As told by his mom Debbie
November 2017. That’s when we got the call. A beautiful little boy named Bryson was at Brenner’s Children’s Hospital being treated for dehydration, neglect, and scabies. He was about seven months old.
It was love at first sight for us.
We took Bryson home and soon noticed that his muscle tone was poor and that his physical features were different. A geneticist at Brenner’s referred us to Duke University where he was tested. They confirmed that Bryson has a rare disorder called FG Syndrome. Sadly, there is no cure.
What does this mean for Bryson?
Bryson has developmental delays in his ability to eat and is currently on a feeding tube. He is nonverbal, but we’re praying he will speak one day. FG Syndrome also comes with sensory seeking issues, behavioral issues, possible intellectual challenges, and autistic tendencies. Bryson has had early intervention with care and therapy.
We believe that everything is in God’s perfect timing.
With that being said, and after two years of fostering, his birth parents were selfless and signed over their rights, leading us to be able to adopt him on October 17, 2019. We are grateful and blessed to have him in our lives and will do everything to make him feel loved and cared for.
How did Bryson end up at Shining Hope Farms?
Bryson was seeing a physical therapist who had experience with the hippotherapy treatment strategy. She shared that she thought hippotherapy would benefit his confidence, strength, and sensory issues and mentioned Shining Hope Farms’ name. This led us to asking Bryson’s pediatrician for a referral and the rest is history.
What has been Bryson’s experience at Shining Hope Farms?
Bryson has been working with occupational therapist, Amber Costello, therapy pony Odie, and all the volunteers at Shining Hope Farms since September of 2019.
Bryson enjoys riding Odie during occupational therapy while he does different tasks and exercises. He laughs and it brings joy to my heart.❤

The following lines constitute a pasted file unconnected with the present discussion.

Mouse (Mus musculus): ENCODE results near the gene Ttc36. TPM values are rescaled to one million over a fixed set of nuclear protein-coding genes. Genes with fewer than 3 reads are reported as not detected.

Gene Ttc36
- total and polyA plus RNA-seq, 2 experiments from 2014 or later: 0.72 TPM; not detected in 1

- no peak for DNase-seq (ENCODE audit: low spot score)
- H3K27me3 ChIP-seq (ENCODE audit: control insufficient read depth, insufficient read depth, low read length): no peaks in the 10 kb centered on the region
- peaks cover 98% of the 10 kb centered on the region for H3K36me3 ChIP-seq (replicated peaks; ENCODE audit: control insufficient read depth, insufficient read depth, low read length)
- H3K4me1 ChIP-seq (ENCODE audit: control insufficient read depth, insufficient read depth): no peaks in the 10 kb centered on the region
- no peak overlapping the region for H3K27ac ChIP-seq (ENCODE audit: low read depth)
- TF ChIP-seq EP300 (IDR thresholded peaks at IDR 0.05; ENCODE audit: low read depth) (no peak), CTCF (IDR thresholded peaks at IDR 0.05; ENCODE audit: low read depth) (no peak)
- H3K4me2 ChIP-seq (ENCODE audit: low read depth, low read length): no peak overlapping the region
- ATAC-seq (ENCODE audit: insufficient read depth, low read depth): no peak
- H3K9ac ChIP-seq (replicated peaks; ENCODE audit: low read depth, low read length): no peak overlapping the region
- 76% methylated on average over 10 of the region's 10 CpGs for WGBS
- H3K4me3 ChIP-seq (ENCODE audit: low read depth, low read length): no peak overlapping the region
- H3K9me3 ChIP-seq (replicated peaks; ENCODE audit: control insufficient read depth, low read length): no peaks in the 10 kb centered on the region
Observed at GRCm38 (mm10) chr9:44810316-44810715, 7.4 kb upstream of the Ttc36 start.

After riding Odie, Amber takes Bryson to the sensory room she created. Bryson was very apprehensive at first. However, each week he has become more sure of himself with the toys, the ball pit, his hair-combing tasks, and drinking from his cup.
We have seen a positive change in Bryson since starting with Odie and the hippotherapy treatment strategy. He has been calmer and his head banging is improving, in fact sometimes, he doesn’t bang his head at all. He is also starting to understand the concepts of toys and puzzles, and is becoming more aware of his environment.
Bryson’s progress has been a godsend. I feel all his therapies have had an impact but utilizing hippotherapy while riding Odie has definitely helped Bryson with his sensory and behavioral issues. I am so grateful this type of therapy was recommended to me.
Hope for the Future
Our hope for Bryson’s future is that he grows up to be self-sufficient, and do great things in our world. We are proud of him and we encourage him as he learns and grows. He is a joy and we love him! ❤
Would you consider giving $24 to feed Bryson’s horse Odie? $24 will feed Odie for an entire week!
The goal for this #GivingTuesdayCLT is to feed all of the “Gentle Giants that Help Our Clients,” so that children like Bryson can continue receiving their amazing benefits (the majority, with no out of pocket costs to their family).